I previously posted on both single and double bed pleats. In light of the recent thread on mesh, I am sharing some of the information on pleats created using lace transfers, working out gauges for knitting predictable size fabric using them, and published in the Brother techniques book
Eons ago I owned a BitKnitter for my Passap machine, and to this day I miss it and some of the other Cochenille software that is no longer available, especially when working with multiple colors for color separations of any sort. When using it for downloading the resulting motif, picking the same exact color for each “square” on the grid was a necessity for accuracy. If “only” black was involved, the same guide applied. Working in GIMP one can set the color mode to fewer colors to start with, reducing the palette. This can limit your editing ability sometimes, and switching between modes may be required. I tend to go autopilot when I work on color separations for any purpose and work with built in colors rather than custom.
It is helpful to have previous experience with any program as well as with basic knitting before tackling and combining large scale designs and fabrics such as lace. This is not a step by step how to use GIMP (search for my other posts on topic), merely an illustration of my experiment in working with superimposing an image onto a mesh grid.
To start with: a 1 X 1 grid is set up. “Black squares” become single pixels in downloads. For the grid to be visible, I prefer to work in at least a 500X magnification. Because I do not own a hacked machine I am unable to provide a corresponding test swatch to the final chart.
The resulting image may be tiled to produce a large enough mesh ground, the grid needs to be turned off for this step
The tiled image will appear on a different part of the screen, shown in both versions below, I realized reviewing the above that the width was for more pixels than could be programmed on a 200 needle machine, I resized its width to 120 pixels
here the grid is removed for further processing the goal is to retain the black squares for the end bmp, so the ground is filled with a color that will later be removed gridded again if and when needed today’s image is a letter (20 pixels by 24), produced in a new file from one of my built in computer fonts. I happened to be working in RGB mode the same image as it would appear in indexed mode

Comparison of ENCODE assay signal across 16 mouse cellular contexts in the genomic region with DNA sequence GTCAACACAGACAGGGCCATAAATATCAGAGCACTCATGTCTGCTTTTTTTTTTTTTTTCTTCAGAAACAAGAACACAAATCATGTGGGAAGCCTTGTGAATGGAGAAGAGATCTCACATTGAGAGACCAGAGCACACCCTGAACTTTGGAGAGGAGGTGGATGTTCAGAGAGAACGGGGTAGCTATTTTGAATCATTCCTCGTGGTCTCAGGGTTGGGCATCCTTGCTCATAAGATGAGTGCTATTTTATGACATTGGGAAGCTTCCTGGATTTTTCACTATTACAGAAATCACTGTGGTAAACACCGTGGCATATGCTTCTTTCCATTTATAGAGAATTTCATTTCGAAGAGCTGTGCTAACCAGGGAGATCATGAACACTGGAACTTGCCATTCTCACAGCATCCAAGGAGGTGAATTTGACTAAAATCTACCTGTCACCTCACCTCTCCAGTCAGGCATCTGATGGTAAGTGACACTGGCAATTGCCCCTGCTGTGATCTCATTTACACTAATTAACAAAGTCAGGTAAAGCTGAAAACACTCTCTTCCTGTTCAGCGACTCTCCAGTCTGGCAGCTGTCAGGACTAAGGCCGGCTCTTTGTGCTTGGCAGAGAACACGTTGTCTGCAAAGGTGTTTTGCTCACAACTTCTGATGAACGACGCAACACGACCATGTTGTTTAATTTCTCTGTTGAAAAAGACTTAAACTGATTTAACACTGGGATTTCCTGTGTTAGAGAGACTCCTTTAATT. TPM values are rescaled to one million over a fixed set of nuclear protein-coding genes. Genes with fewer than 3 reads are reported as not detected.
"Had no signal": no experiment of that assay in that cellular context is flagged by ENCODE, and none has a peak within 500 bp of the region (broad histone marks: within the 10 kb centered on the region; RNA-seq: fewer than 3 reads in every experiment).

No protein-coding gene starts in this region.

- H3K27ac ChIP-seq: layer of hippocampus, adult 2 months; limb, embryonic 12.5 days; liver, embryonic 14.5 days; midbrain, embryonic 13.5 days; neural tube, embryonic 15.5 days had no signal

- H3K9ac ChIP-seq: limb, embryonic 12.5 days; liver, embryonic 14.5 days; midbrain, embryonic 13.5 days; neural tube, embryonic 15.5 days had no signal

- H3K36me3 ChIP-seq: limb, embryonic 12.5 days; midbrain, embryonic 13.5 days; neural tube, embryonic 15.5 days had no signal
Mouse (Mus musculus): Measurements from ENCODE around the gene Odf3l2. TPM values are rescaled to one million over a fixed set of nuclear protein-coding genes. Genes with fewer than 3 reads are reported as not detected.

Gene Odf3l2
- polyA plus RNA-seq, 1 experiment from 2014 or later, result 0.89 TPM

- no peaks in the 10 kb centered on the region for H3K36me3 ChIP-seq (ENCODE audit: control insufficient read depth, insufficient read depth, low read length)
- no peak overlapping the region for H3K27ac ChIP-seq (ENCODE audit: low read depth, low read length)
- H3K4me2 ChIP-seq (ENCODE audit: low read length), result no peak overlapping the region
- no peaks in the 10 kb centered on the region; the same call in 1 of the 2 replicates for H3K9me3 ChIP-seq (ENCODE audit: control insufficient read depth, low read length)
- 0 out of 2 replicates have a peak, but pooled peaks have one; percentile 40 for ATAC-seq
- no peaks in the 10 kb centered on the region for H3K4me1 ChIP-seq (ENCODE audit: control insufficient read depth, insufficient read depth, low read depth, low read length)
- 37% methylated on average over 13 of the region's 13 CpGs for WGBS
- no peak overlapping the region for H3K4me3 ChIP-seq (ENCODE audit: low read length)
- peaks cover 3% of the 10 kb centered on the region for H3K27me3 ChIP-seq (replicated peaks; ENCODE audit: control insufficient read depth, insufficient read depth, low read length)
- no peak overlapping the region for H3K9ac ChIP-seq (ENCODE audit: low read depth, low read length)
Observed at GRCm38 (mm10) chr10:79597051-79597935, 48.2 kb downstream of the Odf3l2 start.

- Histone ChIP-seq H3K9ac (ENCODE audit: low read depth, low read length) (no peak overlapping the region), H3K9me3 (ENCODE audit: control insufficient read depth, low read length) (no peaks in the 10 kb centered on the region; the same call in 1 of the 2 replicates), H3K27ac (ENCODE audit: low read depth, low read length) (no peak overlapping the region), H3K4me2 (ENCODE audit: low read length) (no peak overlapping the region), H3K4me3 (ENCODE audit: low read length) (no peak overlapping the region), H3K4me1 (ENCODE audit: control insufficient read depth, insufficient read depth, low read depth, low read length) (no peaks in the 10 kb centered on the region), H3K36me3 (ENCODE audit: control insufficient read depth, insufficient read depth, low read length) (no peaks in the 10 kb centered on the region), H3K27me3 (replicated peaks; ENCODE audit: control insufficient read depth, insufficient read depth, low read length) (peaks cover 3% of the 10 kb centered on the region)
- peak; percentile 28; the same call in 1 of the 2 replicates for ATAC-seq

Here some edges “clean up” has been worked with grid on, then removed for tripling the motif length (now 72 pixels) and pasting on the “mesh” ground
Switching to indexed colors (6) if you have worked in RGB to this point, it may make cleaning up of edges easier. I flood filled to insure only one red was in use. Below the A is selected and copied for paste onto the “mesh”. Magnification reduction to 500X makes the whole file more easily viewed on my mac
the A pasted in placewhite color fill leaving only black squaresnot happy with edges
feeling better, with the exception of the left side bottom of right leg of Aone last bit of clean up, switching between magnification as needed happier grid removed, image magnification reduction to 100X for export as bmp and download to KM
Things become more complicated with more complex shapes. This is part of a filet crochet chart, and a rose now becomes my goal
Back to the drawing board: the mesh and knitting method are altered. For a possible knitting method option see http://alessandrina.com/2017/07/28/unconventional-uses-for-punchcards-2-thread-lace-cards-for-filet-mesh/ The ground “mesh” is now composed of every other stitch, alternating every other row. The “rose is not lengthened. “Stitches” need to be “cleaned up” to approximate a more recognizable shape.
When satisfied, export in format for download.
This is a work in progress (WIP) post, subject to future additions and editing.
These patterns are suitable for punchcard machines. Individual repeats in excel illustrations are outlined in red. They in turn are the minimal repeat information for electronic machines. The lace carriage always begins on left, transfers are made during either 2 or 4 LC pass rows. In the first repeat below the LC operates for 4 rows, KC follows for 2 rows knit. For a fabric using it see post